This month, Esquire published a lengthy piece titled “The War Against Youth.” Part of the headline proclaimed: “The recession didn’t gut the prospects of American young people. The Baby Boomers took care of that.” The argument that fat-cat elders are shafting young people follows from there. The author, Stephen Marche, writes: “The biggest boondoggle of all is Social Security,” and he goes on to explain that the Baby Boomers are to blame.

What readers of Esquire may not know is that, two years ago, the magazine assembled a bipartisan commission, similar to Obama’s Simpson-Bowles Commission, that—in three days’ time—came up with a plan to balance the federal budget. The Esquire group’s recommendation were similar to those made by Simpson-Bowles. At the end of its report, the Esquire panel thanked the Committee for a Responsible Federal Budget and its president, Maya MacGuineas, “for their invaluable assistance in providing the commission with accurate data and budget options.” That committee has received support from Peter G. Peterson, an arch-foe of Social Security who has tried to get the media to see things his way. The media consensus continues to build.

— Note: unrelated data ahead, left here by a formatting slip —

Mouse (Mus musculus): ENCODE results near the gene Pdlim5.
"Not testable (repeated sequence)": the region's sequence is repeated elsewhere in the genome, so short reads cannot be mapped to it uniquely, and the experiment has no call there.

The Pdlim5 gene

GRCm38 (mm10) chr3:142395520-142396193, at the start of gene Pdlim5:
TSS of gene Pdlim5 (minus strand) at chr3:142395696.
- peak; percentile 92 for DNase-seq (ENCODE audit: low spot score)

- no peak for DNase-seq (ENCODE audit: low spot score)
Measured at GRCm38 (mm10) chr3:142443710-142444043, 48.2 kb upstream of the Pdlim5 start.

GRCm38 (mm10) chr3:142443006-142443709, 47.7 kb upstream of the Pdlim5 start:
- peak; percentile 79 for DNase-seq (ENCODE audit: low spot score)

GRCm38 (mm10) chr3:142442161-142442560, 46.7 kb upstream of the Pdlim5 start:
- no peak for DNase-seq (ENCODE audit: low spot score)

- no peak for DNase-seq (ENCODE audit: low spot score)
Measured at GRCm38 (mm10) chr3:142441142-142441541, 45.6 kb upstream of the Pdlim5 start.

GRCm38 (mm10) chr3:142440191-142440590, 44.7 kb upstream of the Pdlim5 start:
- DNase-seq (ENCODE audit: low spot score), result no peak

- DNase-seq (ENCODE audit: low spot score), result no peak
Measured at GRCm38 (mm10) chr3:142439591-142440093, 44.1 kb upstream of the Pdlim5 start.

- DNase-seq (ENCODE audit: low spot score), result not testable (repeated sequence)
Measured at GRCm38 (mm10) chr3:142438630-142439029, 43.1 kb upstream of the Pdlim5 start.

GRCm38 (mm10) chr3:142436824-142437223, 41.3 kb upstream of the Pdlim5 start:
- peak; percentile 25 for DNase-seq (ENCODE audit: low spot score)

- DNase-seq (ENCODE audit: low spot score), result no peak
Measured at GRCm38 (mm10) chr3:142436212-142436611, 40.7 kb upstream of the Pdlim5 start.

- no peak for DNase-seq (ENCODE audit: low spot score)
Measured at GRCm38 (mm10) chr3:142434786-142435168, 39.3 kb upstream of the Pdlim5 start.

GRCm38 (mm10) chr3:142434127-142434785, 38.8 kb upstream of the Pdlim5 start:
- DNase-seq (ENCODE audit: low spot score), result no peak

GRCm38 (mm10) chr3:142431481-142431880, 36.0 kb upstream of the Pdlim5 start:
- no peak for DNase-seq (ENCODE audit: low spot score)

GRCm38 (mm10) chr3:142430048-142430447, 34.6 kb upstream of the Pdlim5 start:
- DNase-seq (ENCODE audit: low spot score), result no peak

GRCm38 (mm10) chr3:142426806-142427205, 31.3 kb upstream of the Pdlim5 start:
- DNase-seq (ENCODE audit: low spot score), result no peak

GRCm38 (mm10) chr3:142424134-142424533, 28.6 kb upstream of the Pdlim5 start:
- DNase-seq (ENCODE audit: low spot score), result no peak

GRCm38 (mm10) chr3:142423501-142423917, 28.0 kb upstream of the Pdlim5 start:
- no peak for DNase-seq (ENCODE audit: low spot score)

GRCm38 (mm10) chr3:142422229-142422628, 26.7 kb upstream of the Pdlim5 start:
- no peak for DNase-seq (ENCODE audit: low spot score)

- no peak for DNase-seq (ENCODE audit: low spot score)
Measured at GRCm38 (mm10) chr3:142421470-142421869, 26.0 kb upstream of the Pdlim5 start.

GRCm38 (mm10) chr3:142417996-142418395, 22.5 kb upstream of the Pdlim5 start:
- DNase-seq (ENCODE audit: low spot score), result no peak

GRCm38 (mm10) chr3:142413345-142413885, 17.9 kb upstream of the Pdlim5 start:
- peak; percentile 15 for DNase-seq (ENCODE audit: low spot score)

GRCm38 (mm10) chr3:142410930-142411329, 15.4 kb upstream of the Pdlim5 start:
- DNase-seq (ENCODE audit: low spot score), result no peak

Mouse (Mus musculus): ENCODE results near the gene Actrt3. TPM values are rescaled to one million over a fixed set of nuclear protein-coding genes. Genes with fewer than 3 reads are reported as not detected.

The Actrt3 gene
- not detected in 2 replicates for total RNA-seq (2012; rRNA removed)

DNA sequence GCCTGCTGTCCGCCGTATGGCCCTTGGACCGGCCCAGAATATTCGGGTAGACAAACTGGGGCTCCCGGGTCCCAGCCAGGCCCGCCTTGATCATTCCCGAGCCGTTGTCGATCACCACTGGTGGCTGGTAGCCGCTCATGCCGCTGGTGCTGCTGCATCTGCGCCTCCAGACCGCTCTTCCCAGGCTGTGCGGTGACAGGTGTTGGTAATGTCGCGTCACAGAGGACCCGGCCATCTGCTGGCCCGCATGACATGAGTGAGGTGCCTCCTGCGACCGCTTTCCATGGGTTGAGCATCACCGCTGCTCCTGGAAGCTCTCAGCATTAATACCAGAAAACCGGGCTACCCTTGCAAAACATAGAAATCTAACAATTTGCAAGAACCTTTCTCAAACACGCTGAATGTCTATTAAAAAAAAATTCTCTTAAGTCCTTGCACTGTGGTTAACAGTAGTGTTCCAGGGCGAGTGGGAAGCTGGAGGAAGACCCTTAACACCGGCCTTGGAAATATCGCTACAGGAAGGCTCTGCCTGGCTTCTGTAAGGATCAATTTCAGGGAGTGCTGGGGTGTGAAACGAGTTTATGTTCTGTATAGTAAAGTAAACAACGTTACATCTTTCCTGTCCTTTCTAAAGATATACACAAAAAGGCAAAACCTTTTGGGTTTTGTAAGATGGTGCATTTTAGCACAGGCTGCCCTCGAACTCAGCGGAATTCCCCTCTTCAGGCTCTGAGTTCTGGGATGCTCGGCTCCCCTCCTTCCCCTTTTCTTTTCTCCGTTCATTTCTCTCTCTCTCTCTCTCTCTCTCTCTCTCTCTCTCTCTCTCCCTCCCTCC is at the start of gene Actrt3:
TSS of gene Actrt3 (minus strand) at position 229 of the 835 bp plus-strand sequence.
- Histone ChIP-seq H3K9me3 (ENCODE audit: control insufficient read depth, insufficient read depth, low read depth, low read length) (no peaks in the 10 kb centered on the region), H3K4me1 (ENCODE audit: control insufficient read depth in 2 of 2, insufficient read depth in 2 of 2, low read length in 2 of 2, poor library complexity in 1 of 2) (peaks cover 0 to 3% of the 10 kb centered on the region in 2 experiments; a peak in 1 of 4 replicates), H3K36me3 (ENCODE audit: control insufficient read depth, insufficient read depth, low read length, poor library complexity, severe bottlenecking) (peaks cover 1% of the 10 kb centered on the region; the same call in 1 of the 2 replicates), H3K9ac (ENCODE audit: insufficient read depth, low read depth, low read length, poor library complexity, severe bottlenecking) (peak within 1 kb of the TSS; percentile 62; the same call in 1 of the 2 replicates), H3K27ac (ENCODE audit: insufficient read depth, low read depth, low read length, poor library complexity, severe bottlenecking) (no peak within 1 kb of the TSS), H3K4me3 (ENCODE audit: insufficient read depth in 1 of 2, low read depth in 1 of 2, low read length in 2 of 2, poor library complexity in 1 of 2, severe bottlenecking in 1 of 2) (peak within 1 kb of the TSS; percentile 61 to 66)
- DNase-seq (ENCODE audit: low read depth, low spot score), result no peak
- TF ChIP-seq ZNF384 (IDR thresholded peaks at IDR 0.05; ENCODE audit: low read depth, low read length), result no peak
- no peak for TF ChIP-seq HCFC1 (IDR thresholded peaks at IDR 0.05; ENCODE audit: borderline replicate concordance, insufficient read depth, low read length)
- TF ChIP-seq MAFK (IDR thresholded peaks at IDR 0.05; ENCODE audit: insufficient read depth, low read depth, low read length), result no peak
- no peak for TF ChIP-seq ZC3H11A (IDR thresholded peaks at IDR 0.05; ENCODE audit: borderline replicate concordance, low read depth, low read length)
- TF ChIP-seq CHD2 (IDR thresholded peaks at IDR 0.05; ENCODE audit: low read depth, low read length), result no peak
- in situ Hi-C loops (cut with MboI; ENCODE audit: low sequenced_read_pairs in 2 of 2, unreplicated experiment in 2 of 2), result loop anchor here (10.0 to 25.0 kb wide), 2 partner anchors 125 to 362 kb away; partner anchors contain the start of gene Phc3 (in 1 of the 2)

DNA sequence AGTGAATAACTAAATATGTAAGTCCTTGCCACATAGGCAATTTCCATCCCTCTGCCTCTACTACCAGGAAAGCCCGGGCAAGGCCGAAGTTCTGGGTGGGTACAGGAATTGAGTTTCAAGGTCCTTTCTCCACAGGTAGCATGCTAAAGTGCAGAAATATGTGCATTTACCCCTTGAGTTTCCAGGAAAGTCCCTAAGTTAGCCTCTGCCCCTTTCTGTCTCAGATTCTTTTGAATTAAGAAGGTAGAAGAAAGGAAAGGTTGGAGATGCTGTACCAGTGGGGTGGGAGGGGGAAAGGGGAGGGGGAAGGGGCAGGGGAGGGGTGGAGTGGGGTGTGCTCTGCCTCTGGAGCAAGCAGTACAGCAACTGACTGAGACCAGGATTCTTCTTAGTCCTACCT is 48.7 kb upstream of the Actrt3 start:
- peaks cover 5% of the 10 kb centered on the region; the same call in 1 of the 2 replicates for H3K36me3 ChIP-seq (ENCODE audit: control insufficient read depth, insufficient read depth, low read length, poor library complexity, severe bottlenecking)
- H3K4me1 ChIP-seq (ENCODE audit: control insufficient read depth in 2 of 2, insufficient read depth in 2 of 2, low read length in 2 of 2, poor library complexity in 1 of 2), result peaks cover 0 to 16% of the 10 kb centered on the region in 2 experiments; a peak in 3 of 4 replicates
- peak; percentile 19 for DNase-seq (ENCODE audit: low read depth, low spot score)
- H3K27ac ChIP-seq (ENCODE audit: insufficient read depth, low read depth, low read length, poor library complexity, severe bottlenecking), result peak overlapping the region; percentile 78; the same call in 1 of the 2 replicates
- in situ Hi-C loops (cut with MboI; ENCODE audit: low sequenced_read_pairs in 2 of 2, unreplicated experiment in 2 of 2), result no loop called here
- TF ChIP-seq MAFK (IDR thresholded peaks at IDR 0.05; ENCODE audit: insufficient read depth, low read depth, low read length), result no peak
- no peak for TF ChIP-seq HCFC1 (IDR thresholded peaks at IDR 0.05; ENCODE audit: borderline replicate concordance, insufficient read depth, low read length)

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Trudy Lieberman is a fellow at the Center for Advancing Health and a longtime contributing editor to the Columbia Journalism Review. She is the lead writer for The Second Opinion, CJR’s healthcare desk, which is part of our United States Project on the coverage of politics and policy. Follow her on Twitter @Trudy_Lieberman.